TBE buffer (Tris-Borate-EDTA buffer) 1x, 5x & 10x

Table Of Contents


The TBE buffer / Tris Borate EDTA buffer was first reported in 1968, utilizing RNA electrophoresis[1]. It was later used in other applications containing RNA sequencing[2] or Maxam-Gilbert’s method of DNA sequencing[3].

TBE buffer is competing in electrophoretic use with TAE (Tris-Acetate-EDTA). TBE is useful in separating short fragments <1.5kbp (Biogen) and has a significantly higher buffering capacity, but the borate involved in this buffer could potentially inhibit the activity of enzymes. Thus, TAE is a better choice if the electrophoresis is followed by nucleic acid isolation from the gel and other steps (e.g., ligation)[4]. The electrophoresis with TAE is also thought to be faster than TBE for long fragments but slower for short fragments <300bp[5].

Other less-used alternatives have been proposed. LB (lithium borate) is a buffer with lower conductivity. Therefore, it can be used with higher voltage and fast up the electrophoresis. However, the price of lithium salts is high, so it was replaced by sodium (SB), resulting in similar physical properties and a lower price[6].


Commonly used for short fragment electrophoresis of DNA/RNA as 1X and 0.5X solution.


The TBE is commonly prepared as 5X and 10X stock solutions. The 5X is preferred by some labs because it precipitates less than 10X.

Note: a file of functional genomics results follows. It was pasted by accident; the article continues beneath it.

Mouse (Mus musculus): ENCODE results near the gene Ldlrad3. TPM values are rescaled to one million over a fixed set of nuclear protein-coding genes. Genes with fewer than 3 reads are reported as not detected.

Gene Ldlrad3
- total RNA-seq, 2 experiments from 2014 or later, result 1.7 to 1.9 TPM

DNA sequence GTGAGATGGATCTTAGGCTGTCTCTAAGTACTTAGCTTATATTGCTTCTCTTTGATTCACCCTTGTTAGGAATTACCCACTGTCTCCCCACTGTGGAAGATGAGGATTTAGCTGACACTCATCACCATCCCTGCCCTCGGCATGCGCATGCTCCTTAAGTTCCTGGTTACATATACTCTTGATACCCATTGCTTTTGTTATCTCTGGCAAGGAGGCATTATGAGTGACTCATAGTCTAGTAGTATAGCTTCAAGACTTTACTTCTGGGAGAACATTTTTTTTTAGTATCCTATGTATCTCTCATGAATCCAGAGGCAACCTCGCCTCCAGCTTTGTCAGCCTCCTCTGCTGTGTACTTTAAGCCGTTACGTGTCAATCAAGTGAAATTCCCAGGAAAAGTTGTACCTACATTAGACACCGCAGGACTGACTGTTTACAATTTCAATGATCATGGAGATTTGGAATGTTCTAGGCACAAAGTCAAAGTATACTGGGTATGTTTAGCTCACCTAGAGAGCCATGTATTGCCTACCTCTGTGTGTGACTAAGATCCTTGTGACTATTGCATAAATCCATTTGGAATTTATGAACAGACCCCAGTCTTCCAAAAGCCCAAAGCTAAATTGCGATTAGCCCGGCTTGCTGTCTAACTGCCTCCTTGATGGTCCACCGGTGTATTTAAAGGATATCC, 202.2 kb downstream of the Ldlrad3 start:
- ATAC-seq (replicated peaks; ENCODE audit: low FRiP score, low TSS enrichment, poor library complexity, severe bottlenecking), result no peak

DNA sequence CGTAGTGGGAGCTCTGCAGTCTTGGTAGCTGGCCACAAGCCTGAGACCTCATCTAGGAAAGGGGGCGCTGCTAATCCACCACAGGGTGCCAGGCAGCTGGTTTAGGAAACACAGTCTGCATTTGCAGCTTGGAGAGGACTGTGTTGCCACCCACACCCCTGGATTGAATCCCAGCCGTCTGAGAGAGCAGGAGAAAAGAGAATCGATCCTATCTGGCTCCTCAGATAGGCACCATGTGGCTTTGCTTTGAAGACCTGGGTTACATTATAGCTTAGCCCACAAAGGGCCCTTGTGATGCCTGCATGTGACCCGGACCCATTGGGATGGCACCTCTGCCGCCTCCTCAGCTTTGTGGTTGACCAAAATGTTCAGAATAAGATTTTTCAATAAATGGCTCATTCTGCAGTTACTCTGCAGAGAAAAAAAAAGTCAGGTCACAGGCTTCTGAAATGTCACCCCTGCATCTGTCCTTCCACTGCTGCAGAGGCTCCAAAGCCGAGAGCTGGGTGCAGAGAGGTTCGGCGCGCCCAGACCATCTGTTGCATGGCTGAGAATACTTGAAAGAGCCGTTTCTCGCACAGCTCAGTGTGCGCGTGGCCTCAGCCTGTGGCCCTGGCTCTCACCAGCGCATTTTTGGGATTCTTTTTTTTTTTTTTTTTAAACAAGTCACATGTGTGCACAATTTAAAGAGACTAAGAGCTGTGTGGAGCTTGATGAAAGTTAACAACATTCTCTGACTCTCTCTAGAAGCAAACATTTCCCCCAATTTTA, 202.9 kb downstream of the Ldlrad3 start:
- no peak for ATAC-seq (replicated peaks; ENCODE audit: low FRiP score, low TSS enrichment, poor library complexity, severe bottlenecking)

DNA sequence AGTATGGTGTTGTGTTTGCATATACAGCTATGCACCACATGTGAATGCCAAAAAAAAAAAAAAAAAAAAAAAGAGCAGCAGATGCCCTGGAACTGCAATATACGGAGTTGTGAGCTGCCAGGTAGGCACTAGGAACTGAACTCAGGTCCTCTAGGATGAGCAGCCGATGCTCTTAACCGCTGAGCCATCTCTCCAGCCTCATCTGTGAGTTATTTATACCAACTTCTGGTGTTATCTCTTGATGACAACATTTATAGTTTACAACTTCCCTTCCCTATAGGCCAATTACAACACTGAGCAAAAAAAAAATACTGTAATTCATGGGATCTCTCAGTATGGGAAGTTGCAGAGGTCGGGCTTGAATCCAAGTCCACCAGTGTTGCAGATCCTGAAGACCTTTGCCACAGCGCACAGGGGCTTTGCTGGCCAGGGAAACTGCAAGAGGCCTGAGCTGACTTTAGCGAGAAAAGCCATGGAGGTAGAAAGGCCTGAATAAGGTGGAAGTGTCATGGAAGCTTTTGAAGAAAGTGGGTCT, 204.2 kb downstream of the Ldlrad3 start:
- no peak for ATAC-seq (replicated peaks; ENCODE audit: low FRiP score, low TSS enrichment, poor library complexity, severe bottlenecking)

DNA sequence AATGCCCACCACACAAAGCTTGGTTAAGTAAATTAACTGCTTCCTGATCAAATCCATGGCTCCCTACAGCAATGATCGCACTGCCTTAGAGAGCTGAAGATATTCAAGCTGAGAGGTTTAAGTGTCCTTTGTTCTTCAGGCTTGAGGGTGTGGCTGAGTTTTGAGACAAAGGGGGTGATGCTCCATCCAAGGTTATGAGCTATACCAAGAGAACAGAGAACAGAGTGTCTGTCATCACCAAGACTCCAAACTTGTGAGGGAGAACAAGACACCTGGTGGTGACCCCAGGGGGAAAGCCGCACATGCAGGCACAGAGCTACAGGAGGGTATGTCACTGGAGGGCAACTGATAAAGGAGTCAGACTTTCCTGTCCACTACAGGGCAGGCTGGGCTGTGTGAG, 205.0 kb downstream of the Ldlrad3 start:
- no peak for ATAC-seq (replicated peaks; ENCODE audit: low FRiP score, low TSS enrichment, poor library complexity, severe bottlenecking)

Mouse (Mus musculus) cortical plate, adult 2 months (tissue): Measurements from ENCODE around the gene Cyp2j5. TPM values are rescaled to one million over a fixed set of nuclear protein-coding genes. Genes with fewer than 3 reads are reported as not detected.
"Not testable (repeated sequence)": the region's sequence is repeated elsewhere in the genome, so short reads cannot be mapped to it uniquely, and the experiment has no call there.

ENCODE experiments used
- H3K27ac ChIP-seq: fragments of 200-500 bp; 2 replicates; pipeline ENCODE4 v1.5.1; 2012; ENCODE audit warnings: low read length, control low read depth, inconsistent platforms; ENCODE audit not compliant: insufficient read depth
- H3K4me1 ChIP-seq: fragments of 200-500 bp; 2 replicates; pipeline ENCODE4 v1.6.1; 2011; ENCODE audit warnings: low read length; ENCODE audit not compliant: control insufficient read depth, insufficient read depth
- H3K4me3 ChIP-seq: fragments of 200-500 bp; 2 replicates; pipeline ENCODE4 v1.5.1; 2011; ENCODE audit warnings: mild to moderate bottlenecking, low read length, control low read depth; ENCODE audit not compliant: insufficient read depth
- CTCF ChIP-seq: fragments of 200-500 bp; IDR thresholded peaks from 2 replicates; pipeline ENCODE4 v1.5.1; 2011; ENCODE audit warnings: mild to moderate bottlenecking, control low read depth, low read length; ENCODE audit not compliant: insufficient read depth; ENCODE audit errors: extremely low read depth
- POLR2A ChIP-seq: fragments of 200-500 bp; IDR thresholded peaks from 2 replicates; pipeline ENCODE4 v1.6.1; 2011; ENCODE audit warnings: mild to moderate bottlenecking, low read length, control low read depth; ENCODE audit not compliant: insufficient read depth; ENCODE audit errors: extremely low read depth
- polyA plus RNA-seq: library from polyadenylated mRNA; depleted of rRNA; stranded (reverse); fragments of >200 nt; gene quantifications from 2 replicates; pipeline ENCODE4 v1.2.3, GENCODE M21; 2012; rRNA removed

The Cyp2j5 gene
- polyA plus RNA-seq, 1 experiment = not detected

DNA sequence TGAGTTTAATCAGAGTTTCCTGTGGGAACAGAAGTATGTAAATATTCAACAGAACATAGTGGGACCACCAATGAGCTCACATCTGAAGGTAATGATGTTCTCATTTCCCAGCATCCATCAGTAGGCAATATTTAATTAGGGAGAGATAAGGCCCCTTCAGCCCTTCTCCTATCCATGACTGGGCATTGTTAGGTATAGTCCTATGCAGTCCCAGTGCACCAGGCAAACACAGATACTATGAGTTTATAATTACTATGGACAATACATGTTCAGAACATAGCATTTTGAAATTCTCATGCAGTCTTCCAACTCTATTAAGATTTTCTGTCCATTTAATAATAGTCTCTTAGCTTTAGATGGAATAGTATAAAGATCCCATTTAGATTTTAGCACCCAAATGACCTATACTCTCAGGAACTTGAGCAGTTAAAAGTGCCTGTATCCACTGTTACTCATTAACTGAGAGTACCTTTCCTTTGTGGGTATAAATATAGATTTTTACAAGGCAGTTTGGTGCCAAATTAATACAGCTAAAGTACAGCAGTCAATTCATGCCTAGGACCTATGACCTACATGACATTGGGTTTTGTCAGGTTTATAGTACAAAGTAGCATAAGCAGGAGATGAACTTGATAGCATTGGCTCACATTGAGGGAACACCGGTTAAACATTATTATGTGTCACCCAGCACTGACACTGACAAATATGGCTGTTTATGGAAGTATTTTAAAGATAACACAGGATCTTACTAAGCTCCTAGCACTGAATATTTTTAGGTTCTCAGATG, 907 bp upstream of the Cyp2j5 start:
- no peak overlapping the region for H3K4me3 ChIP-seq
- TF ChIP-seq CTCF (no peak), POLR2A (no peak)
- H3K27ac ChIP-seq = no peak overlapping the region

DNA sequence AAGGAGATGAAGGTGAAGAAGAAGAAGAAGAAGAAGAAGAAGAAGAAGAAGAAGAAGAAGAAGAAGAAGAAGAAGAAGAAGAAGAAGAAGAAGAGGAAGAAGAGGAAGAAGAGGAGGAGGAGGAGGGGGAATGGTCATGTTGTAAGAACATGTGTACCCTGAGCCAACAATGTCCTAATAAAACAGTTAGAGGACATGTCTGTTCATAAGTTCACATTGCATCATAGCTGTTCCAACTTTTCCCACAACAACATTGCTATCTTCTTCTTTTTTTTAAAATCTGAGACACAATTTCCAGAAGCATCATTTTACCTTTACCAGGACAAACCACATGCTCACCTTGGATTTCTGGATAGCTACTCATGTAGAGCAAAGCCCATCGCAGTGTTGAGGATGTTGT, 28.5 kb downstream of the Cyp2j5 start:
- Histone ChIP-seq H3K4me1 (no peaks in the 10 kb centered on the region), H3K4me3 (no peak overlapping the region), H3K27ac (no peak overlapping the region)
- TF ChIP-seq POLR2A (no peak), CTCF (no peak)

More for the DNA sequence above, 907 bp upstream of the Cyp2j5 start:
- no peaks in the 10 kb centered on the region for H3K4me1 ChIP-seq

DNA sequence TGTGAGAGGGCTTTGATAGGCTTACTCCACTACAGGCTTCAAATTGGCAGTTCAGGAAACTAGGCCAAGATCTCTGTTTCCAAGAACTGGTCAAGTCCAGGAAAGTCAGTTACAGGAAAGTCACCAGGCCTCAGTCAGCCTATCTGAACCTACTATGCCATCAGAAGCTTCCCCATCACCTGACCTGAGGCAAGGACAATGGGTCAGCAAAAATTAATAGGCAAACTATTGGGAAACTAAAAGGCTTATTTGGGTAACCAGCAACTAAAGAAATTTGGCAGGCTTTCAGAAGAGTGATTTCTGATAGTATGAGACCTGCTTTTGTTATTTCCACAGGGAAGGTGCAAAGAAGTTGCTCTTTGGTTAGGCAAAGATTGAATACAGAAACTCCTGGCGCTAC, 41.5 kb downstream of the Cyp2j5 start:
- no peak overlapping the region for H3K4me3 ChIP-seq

ReagentMolecular weight1X molarity 25X molarity10X molarityAdd for 1 of 5XAdd for 1L of 10X
Tris base1121.1490 mM450 mM900 mM54.51 g109.03 g
Boric acid61.8390 mM450 mM900 mM27.82 g55.65 g
Na2EDTA 3336.21 (anhydrous)2 mM10 mM20 mM3.36 g6.74 g
372.24 (dihydrate)3.72 g7.45 g

Table 1.  Composition of TBE buffer.

1Tris base is a trivial name for tris(hydroxymethyl)aminomethane.

2Sometimes, the 0.5X working concentration is used. It has lower conductivity but a lower buffering capacity.

3Use either anhydrous or dihydrate. If you have EDTA solution, you can use it. It would spare you time when you would wait for EDTA to dissolve.  For example, use 20 ml of 0.5 M EDTA (pH 8.0) for 1l of 5X, or 40ml for 1l of 10X.

Learn how to make EDTA solution here.


The effective range of Tris is 7-9. The effective range of boric acid is 8-10. Concluding this information, the overlap of buffering properties of both is 8-9, thus mostly used pH 8.3 was found to be optimal.

NaOH/HCl is used for adjustment.

The preparation of buffer without adjustment is reproducible. Keep in mind that pH meters (uncalibrated) work with some error and therefore, it is sometimes better to use non-adjusted buffers if the pH of dissolved compounds is nearby the expected value.


  1. Put ¾ intended volume of distilled water into beaker/flask.
  2. Prepare the exact amounts of compounds using a weighing balance. If you have EDTA solution, you can measure the volume and mix it directly with water.
  3. Dissolve the reagents in water. The pH should raise while dissolving the Tris base. The higher pH will help EDTA to dissolve (if you used crystalline EDTA) but it is still a slow process. The magnetic stirrer is really helpful in this step.
  4. Adjust the pH (if needed).
  5. Add distilled water to final volume.
  6. Autoclave or filter the solution (Especially, if you intend to use it with RNA).


Up to 3 months at room temperature (in the fridge may result in precipitation).

Points to be noted

  • Boric acid is toxic. Therefore, use gloves and omit contact with it.
  • Tris base is a skin and eye irritant. EDTA is an eye irritant.
Newsletter subscription
Share via
Copy link